I do think that it’s a reasonable enough point, however, that not everyone can physically go tramping. In addition, not everyone has the freedom to escape other commitments. For people in these situations, a technology like Streetview has the potential to be a brilliant thing.
Appraching and crossing the Pompolona Creek
catchment, albeit with an in-season bridge
and without it being flooded.
Another interesting use, might be to aid a better understanding of incidents when they occur. This will probably be used in popular media as soon as someone figures out that it’s useful, but it could also be used in any random discussion. For example, when a person drowned on the Milford Track last year, a Streetview rendition of the crossing might have helped to inform some of the discussion which ensued.
This advantage can also lead to a trap, though, which is nicely demonstrated in the example above because Streetview does not correctly represent the conditions of Pompolona Creek in May 2014 when that accident occurred: The temporary bridge was not in place in May 2014, and the creek was also in flood at the time.
Robin McNeill of Federated Mountain Clubs, via Radio New Zealand, also expresses concerns that the Streetview view could give ill-prepared people skewed impressions of low risk. For example, images from a good-weather day don’t necessarily reflect what should really be expected.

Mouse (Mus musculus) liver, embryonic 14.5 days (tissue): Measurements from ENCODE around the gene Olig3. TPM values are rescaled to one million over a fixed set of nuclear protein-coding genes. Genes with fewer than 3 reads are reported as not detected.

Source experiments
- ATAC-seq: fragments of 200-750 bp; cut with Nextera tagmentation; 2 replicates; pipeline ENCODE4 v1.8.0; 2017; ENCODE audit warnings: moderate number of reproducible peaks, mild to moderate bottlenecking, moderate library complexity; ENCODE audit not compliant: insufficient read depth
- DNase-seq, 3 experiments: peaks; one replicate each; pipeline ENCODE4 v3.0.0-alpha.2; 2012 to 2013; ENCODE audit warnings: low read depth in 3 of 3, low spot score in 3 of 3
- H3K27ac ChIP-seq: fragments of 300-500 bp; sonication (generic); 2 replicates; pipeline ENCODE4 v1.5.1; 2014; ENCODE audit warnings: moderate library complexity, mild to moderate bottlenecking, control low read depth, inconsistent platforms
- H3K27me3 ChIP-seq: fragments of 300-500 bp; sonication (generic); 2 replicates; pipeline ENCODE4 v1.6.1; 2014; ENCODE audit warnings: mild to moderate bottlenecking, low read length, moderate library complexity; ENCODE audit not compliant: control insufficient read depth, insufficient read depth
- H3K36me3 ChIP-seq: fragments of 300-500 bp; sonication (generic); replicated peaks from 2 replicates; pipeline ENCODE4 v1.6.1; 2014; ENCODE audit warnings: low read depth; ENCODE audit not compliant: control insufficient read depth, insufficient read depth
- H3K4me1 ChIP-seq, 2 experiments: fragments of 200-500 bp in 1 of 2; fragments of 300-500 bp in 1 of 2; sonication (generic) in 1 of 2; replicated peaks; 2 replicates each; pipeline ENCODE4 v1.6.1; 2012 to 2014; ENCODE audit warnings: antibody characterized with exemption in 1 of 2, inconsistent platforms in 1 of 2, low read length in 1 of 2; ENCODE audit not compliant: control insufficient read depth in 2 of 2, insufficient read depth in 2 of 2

I think Streetview should be a positive addition to New Zealand’s conservation estate, but I do have a couple of concerns about how it’s come about.
I’d like to know more about what sort of concession fee Google has paid for its commercial activity. Google makes billions of dollars anually from its operations, and this is no doubt contributing. For a company that has some questionable tax practices, the question of what it’s giving back is something I’ve yet to see reported on.
I’m also wondering about the press coming from the Department of Conservation on this. Lou Sanson, CEO of DOC, has been quoted multiple times, enthusiastically talking about tourism benefits. The Radio New Zealand story (same as the earlier link) is one example. DOC has a very strictly defined mandate, in law, where it is to foster recreation, but only to allow for tourism. To me this says that DOC shouldn’t be out spending its time, money and resources on actively attracting tourists to New Zealand, and that line doesn’t seem to match what Lou Sanson appears to be saying DOC is doing. It’d be nice to be reassured that that’s not what’s happening.
Neither of these concerns will affect that Streetview is now here, and it’s probably not going away. I hope it’ll amount to something useful.